Use my illustration for comparison of age and weight. If the formula mfgs. recommend 10-12% body weight these amounts would be excessive past the age of seven days. It will be very difficult to get 1-2cc into a baby that just a few days old. Feeding more than needed may result in the crop stretching and not fully emptying. This can lead to slow/sour crop in addition to resorting to using a crop bra to allow stretched crop tissues to heal. Aside from the amounts shown in the example I would like to from 3 weeks and old never go over 10cc. I’ve even seen posted several hand-feeders pushing it to 20-30cc, saying the crop can hold it. Agreed, BUT. From being on Cockatiel groups and forums many of the people having problems are from overfeeding.
As to feeding times the best guideline is to watch and wait for the crop to totally empty before the next feeding. In doing so eliminates the risks of problems.
In summary this has worked well for me. I would hold back the best babies from each clutch as future breeders. What I have noticed consistently is that the next generation weighed out 5-10 grams heavier than their parents at weaning. Each succeeding generation did the same. This was also seen in the nest. By the third generation many were 110-125 grams and up at 2.5 weeks old. Please note that even though my birds were giving me larger babies I held fast to my rule to NEVER feed more than 10cc per feeding.
When I started finding mutations was very difficult. Local breeders had them but they would not sell them. In my location there were many breeders, thus competition was fierce. I bought everything I could and with a year was working with 100+ cockatiels. Most were normal grey with splits. During this time, I had hands on training of genetics and what worked and what didn’t. From my split pairs they gave me a bounty of different mutations in the nest. I held back most of the babies. My goal was to improve each succeeding generation.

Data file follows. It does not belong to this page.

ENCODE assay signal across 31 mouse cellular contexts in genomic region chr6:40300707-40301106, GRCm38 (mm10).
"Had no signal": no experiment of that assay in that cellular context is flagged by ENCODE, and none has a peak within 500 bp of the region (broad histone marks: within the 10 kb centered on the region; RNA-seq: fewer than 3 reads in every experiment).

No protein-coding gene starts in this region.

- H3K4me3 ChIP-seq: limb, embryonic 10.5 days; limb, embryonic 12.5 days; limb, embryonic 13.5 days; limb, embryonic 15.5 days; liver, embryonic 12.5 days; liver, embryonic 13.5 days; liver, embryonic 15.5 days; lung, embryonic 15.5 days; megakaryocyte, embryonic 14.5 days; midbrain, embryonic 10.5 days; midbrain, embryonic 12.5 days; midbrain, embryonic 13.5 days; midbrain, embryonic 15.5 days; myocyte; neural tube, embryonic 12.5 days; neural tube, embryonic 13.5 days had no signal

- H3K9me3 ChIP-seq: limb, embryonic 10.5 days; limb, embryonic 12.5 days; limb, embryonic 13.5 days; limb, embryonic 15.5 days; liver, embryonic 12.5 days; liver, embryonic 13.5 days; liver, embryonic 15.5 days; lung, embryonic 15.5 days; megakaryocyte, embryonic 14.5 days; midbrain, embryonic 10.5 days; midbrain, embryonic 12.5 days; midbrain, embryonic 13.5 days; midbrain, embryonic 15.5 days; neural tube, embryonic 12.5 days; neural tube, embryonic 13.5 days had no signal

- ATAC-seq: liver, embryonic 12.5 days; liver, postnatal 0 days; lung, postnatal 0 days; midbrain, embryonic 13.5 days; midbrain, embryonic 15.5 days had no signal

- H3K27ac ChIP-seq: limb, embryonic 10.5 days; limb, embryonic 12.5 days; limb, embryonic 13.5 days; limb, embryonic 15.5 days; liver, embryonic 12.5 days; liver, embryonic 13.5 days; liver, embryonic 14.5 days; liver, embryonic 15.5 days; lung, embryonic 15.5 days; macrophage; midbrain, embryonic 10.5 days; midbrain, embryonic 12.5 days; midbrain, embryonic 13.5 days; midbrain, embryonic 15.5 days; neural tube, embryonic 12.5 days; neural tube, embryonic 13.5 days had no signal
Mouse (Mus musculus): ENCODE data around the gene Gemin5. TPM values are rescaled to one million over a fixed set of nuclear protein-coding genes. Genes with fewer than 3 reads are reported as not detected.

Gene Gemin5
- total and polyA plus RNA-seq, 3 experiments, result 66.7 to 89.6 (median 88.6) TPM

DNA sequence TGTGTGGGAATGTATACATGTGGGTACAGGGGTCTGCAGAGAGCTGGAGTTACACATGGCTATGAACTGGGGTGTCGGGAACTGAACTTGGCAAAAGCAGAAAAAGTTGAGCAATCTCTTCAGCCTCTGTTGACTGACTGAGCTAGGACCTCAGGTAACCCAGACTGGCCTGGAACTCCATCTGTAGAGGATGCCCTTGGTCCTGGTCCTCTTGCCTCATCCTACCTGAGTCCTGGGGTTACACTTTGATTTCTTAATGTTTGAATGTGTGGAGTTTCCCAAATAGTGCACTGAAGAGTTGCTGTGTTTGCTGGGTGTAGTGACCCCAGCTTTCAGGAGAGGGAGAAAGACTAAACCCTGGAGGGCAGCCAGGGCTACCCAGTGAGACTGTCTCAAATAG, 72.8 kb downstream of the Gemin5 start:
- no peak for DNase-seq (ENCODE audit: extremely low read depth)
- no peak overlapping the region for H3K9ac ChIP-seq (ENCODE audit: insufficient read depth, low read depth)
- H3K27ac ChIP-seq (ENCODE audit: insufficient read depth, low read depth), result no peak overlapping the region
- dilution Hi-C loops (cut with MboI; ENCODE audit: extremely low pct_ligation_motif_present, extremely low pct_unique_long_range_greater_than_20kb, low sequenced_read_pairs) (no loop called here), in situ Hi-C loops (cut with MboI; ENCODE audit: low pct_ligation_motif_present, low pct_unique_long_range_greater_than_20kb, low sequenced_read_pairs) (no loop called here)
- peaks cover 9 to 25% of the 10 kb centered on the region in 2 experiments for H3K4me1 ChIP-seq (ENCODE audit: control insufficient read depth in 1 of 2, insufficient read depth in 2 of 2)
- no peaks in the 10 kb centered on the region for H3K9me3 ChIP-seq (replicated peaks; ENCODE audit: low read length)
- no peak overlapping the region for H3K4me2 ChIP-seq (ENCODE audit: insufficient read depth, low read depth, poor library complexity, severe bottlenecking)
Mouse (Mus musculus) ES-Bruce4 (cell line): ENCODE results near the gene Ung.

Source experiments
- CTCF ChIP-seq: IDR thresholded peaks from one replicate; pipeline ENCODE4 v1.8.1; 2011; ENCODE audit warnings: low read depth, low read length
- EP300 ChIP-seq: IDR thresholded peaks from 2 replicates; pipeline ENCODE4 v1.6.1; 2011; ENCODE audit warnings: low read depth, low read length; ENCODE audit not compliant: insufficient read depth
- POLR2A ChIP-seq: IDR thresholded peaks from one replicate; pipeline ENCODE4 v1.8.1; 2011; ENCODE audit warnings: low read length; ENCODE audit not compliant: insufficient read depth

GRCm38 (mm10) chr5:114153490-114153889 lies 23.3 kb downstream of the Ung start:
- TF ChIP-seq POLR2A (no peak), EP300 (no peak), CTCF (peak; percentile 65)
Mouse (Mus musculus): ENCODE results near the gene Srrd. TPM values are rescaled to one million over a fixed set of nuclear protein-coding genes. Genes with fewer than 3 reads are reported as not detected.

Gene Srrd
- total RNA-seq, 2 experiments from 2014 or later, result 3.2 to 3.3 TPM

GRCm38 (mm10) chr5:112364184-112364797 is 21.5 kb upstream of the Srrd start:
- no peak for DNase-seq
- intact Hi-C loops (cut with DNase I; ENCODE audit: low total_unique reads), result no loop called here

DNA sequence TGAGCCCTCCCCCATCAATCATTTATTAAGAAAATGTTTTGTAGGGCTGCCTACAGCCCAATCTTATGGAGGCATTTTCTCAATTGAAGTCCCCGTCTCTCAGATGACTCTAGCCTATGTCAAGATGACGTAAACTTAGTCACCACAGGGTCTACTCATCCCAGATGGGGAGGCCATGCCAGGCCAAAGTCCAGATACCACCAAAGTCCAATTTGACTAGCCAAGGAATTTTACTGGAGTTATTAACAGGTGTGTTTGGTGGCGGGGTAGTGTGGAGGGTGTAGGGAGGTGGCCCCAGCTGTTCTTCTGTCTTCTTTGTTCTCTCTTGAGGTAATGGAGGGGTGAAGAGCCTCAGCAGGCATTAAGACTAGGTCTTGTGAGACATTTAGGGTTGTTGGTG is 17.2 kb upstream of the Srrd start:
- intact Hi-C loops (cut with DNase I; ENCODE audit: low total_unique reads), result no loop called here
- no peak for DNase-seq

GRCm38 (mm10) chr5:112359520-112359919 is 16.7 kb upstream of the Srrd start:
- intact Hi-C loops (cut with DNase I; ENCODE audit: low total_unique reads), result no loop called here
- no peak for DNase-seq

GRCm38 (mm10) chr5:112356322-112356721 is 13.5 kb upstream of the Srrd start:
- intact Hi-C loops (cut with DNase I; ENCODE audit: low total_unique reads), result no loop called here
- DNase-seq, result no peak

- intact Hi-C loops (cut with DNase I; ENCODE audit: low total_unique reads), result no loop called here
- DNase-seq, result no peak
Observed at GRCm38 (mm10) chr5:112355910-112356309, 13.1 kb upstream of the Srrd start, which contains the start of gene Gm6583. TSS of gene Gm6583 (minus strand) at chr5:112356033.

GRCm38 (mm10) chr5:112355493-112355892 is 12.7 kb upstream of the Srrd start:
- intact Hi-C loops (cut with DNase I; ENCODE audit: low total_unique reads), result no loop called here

Within a few years my flock had grown to several hundred birds. I kept track of all aspects of growth, for example my pet project was long tails. I learned (by plucking and comparing) that it takes up to four years for a cockatiel to obtain actual tail length. Pearls and Pied were my favorite mutations to work with. From them I learned that breeding visual to visual (Like to Like) that the offspring was smaller and not as robust. This article goes into more detail: https://tinyurl.com/Liketo-Like-pairings
With my way of handfeeding I was consistently seeing results but this was only part of my goal. I lusted for but couldn’t afford show quality birds so I had to learn how to develop my own that were visually appealing to my minds eye, were free of any health issues and were reliable breeders and good parents. It was a long process but doable with time and patience. This is something I wrote for other beginners: https://tinyurl.com/for-Proportionate-Birds
In closing I would like to say that if you are going to breed please focus on improving the quality off the offspring over the parents. When I first started out all I heard was if you wanted to have good birds you must buy from show lines. Well I didn’t have the money, did not want to quit, so on to Plan B, and worked with what I had. The birds shown above were where I was at in the late 90’s, early 2000. All shown in my articles and past websites started out with the Less Is More way of handfeeding. I also devised a Less Is More diet for my breeders and other cockatiels, but that is a story for another day.
Copyright © 1993-2019
All rights reserved. No part of this publication may be produced and/or distributed in any form or by any means, or stored in a database or retrieval system, without prior permission by this author.